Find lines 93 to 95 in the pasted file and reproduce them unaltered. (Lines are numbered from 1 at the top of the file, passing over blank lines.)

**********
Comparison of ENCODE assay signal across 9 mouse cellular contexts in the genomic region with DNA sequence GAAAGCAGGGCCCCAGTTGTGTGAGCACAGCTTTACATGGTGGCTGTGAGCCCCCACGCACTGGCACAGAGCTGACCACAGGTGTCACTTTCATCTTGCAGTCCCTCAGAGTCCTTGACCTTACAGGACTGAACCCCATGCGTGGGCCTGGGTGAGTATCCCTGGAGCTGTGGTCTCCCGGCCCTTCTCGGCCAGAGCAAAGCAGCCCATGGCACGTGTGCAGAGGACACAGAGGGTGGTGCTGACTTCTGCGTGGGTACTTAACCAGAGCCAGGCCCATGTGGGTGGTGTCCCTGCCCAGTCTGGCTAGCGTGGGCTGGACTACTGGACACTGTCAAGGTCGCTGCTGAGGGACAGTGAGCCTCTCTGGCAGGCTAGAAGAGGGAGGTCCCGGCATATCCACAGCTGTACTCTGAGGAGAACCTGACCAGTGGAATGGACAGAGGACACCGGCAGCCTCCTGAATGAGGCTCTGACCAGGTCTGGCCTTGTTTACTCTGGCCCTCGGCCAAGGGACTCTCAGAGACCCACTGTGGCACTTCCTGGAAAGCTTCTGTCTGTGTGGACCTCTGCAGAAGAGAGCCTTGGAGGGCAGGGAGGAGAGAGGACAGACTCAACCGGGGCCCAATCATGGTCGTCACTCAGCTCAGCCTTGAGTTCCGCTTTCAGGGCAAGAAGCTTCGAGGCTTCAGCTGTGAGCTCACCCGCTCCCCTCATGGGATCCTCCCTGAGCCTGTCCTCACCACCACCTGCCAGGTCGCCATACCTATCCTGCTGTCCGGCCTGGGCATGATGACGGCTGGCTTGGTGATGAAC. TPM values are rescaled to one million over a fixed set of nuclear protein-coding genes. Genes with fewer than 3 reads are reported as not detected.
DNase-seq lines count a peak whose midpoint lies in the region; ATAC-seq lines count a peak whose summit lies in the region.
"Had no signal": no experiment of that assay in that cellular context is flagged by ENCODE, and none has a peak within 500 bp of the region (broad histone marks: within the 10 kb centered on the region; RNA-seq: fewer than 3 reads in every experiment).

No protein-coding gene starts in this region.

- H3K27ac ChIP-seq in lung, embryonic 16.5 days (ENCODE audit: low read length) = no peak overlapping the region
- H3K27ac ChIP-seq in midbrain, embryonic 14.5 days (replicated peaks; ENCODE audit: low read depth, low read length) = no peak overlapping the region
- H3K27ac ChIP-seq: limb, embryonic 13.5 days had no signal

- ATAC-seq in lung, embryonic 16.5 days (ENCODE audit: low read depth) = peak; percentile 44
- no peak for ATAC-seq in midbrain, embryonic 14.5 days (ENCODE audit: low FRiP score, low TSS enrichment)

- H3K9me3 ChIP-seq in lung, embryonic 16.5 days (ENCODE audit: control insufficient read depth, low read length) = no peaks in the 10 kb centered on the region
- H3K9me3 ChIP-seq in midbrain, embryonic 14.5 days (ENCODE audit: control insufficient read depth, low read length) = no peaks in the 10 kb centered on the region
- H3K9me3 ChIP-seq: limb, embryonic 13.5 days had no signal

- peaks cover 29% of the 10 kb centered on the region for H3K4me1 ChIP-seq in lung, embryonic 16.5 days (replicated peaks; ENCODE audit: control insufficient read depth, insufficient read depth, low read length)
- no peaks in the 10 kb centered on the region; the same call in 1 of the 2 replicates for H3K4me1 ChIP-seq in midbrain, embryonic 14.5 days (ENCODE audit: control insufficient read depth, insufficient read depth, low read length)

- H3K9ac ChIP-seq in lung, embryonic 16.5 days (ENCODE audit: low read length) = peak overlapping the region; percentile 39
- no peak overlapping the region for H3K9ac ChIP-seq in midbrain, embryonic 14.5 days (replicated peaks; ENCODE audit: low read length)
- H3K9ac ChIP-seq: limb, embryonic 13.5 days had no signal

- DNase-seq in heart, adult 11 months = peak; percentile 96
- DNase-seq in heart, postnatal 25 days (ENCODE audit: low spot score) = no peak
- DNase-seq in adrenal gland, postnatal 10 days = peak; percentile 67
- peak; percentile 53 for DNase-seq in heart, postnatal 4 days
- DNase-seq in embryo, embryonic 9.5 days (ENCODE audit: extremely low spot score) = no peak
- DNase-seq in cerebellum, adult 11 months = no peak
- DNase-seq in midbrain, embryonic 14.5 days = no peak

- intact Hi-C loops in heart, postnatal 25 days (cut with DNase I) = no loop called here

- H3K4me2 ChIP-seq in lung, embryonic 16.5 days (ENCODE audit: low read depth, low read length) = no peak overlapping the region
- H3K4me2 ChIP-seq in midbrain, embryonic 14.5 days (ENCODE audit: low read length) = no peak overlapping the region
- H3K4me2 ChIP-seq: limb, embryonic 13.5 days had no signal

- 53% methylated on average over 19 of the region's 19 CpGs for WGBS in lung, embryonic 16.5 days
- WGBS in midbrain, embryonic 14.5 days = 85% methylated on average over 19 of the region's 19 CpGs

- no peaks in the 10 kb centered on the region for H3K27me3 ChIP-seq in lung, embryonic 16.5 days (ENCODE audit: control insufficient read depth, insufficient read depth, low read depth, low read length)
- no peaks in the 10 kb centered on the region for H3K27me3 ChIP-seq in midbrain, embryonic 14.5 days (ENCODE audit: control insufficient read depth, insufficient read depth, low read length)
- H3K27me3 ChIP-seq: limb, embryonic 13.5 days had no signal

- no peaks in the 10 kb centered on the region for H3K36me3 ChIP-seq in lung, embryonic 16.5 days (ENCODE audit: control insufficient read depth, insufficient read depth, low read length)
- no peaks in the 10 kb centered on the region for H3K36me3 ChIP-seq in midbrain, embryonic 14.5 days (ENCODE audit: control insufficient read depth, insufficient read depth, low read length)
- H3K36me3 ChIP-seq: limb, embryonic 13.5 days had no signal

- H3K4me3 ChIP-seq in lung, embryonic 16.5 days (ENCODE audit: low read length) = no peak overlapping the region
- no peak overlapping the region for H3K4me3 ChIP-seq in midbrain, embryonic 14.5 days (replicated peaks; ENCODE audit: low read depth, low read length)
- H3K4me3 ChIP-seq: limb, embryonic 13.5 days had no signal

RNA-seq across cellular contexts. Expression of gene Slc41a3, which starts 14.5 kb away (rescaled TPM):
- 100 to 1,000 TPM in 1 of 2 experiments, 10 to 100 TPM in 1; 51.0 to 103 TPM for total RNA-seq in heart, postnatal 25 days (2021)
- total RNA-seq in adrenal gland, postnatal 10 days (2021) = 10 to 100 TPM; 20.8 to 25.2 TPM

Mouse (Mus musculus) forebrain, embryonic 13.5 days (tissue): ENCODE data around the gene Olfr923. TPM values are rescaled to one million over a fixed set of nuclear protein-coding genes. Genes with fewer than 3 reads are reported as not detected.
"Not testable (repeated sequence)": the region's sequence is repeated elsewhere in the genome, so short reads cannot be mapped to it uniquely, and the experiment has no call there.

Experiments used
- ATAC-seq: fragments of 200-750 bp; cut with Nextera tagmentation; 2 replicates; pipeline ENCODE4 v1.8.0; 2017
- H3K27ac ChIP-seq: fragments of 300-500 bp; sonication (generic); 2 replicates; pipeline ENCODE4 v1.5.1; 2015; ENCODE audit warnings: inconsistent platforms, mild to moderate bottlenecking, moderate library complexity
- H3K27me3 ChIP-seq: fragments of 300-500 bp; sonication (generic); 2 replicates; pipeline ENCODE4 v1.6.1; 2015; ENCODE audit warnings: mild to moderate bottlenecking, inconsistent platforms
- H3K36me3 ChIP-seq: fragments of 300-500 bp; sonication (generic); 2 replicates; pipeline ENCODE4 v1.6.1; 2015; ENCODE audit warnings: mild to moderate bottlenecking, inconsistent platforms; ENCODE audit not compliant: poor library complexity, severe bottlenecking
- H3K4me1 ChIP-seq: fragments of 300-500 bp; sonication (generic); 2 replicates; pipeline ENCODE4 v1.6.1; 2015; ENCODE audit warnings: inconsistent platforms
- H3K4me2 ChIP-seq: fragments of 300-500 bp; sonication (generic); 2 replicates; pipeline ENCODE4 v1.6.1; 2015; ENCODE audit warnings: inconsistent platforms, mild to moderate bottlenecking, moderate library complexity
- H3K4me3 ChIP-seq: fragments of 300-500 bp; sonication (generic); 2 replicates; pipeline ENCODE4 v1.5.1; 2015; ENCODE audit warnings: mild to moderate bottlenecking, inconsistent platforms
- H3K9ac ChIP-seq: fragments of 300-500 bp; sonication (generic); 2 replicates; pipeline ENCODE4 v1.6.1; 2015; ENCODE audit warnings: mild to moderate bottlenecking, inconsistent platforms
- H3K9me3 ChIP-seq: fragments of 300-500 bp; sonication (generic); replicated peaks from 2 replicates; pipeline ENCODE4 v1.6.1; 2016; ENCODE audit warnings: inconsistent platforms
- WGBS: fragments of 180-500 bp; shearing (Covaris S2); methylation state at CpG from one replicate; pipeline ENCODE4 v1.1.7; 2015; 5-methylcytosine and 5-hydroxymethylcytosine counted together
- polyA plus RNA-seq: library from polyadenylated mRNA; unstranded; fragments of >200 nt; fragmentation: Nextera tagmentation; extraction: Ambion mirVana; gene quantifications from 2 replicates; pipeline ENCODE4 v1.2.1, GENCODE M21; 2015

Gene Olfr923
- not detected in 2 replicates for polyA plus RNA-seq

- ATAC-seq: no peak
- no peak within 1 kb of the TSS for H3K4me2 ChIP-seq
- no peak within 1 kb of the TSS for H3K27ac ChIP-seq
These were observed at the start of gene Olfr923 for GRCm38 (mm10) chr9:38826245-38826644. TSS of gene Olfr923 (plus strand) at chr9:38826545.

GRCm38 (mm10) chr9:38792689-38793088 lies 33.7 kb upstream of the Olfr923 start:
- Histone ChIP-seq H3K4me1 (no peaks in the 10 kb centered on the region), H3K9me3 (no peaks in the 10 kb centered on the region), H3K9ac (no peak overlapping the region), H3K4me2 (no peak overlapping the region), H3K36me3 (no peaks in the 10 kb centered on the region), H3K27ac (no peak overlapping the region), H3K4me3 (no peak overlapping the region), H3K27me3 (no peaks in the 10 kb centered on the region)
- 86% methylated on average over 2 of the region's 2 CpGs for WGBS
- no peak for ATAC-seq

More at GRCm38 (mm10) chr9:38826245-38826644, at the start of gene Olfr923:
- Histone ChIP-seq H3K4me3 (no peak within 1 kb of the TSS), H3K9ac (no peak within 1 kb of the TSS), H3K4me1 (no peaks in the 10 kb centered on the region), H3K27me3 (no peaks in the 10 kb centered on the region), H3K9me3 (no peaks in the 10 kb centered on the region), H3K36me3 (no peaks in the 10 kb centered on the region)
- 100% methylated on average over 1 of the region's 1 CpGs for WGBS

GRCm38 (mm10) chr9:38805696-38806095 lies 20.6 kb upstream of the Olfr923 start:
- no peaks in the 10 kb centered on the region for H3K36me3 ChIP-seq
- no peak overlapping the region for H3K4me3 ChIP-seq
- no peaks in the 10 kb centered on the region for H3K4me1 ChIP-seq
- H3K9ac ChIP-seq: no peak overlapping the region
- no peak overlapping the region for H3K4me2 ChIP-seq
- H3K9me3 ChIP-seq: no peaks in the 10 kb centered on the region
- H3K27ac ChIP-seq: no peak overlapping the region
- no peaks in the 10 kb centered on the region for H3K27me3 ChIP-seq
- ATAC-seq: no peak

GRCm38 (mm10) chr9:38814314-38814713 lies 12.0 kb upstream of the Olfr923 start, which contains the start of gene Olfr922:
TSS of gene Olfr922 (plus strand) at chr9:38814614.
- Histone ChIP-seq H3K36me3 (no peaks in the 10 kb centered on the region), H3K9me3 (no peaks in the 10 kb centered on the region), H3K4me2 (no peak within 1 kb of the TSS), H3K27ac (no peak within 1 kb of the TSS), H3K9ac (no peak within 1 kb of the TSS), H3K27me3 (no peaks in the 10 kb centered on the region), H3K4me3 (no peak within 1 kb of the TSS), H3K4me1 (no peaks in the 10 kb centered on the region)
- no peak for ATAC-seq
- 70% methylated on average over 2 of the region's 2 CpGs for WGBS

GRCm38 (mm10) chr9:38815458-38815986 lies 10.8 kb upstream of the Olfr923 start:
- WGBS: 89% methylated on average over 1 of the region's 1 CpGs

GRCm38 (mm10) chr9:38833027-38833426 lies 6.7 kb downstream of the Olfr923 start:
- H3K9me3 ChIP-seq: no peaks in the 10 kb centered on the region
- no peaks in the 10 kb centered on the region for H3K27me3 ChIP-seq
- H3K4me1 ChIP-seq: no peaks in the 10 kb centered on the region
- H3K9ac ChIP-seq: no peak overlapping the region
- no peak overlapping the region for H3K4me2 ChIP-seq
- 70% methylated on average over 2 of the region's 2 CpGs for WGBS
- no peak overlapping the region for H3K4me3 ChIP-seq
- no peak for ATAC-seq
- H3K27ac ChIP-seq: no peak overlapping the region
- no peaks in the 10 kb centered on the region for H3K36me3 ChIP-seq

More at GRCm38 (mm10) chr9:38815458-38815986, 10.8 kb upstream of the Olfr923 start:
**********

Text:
- 70% methylated on average over 2 of the region's 2 CpGs for WGBS
- no peak overlapping the region for H3K4me3 ChIP-seq
- no peak for ATAC-seq